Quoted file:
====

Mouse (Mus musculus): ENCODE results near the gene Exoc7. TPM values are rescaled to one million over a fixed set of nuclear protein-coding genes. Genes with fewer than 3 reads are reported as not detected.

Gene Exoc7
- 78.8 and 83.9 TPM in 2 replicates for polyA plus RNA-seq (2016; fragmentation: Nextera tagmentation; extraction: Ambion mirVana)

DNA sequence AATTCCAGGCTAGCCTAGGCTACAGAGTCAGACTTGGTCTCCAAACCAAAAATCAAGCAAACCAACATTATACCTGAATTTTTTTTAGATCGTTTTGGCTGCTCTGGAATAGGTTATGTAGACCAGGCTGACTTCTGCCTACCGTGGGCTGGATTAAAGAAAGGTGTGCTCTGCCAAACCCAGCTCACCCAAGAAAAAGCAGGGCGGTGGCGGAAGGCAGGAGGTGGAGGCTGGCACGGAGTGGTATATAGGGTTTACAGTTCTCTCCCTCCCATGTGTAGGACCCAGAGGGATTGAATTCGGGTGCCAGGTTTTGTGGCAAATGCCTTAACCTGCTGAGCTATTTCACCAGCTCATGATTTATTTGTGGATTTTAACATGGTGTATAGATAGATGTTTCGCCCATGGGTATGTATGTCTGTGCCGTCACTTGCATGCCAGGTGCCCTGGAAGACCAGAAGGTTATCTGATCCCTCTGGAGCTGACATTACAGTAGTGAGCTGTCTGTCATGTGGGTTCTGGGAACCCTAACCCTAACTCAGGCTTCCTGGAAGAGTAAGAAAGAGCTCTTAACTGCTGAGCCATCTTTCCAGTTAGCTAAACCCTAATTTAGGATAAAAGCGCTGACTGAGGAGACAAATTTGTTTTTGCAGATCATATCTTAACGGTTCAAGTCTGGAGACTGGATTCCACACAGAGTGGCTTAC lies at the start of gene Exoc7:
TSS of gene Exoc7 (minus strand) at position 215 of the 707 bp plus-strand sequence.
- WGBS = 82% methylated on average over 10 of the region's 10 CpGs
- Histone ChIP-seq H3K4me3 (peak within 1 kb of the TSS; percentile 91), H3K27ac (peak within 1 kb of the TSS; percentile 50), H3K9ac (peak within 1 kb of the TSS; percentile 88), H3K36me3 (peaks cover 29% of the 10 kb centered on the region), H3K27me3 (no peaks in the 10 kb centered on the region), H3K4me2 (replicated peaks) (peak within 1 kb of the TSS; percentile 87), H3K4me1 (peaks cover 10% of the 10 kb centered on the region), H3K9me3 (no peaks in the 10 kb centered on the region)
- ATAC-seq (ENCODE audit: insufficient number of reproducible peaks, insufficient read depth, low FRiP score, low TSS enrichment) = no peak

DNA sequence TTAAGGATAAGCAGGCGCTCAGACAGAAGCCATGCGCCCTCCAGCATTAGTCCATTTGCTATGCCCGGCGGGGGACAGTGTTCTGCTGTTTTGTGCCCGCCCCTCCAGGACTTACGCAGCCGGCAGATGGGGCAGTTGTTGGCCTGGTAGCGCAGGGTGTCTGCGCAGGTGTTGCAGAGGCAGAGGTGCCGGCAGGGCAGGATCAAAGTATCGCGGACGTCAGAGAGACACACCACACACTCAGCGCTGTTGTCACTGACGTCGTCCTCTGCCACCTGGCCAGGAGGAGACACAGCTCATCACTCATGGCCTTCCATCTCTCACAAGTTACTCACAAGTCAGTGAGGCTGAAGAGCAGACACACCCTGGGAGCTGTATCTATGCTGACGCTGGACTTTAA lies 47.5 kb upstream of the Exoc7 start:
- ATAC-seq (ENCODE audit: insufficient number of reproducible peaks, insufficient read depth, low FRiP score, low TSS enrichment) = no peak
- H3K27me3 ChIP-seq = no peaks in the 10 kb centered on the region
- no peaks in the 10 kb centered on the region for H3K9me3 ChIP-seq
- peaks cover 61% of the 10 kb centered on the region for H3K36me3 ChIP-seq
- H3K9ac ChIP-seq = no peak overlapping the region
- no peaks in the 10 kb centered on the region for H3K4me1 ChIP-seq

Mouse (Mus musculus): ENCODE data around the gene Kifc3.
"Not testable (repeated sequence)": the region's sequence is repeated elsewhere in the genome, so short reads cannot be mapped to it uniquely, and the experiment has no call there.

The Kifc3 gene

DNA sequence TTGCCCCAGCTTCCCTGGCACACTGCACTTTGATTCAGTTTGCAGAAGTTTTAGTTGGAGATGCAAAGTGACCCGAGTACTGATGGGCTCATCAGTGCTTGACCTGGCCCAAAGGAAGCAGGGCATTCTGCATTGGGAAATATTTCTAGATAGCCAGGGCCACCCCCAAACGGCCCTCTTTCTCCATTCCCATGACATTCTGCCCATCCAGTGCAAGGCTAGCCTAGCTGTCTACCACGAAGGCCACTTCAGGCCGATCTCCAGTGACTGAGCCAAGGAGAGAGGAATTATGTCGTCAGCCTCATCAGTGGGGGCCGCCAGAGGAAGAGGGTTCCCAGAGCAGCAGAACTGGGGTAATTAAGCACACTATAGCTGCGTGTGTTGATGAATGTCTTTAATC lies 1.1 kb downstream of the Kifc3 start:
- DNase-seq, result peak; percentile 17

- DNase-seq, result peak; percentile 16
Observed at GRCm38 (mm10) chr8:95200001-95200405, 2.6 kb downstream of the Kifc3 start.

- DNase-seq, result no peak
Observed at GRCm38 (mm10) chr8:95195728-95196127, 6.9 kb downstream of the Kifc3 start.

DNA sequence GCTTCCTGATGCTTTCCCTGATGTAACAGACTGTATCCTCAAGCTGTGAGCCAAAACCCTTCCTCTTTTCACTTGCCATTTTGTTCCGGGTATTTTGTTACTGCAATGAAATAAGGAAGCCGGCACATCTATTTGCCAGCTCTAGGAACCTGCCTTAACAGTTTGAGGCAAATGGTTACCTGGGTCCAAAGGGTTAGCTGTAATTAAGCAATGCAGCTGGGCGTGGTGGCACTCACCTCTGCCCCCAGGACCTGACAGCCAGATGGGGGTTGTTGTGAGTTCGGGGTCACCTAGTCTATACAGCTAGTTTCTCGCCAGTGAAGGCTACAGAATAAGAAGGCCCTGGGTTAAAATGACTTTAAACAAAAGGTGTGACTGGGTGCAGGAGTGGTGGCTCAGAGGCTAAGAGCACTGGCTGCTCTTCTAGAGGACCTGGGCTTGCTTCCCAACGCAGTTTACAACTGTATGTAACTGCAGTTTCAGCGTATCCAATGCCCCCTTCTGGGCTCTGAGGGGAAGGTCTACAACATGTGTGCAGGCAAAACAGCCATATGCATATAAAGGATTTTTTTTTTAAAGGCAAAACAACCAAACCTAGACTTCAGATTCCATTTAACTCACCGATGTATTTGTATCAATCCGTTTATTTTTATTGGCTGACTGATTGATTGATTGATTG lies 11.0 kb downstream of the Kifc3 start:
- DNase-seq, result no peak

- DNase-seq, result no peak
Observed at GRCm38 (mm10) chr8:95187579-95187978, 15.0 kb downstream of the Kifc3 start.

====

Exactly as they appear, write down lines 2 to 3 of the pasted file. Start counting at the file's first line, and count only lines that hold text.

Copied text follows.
Gene Exoc7
- 78.8 and 83.9 TPM in 2 replicates for polyA plus RNA-seq (2016; fragmentation: Nextera tagmentation; extraction: Ambion mirVana)